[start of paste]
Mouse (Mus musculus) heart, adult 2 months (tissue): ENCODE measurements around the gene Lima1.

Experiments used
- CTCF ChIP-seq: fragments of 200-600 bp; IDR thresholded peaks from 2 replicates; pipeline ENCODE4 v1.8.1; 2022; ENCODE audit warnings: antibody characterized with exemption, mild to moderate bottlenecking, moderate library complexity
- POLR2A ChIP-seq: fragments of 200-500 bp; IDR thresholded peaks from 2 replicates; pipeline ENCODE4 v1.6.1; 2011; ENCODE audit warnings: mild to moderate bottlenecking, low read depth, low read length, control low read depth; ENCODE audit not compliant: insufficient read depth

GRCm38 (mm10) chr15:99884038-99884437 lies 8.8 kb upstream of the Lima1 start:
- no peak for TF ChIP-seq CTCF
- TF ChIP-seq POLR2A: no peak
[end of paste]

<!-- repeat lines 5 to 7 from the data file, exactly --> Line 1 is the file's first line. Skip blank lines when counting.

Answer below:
GRCm38 (mm10) chr15:99884038-99884437 lies 8.8 kb upstream of the Lima1 start:
- no peak for TF ChIP-seq CTCF
- TF ChIP-seq POLR2A: no peak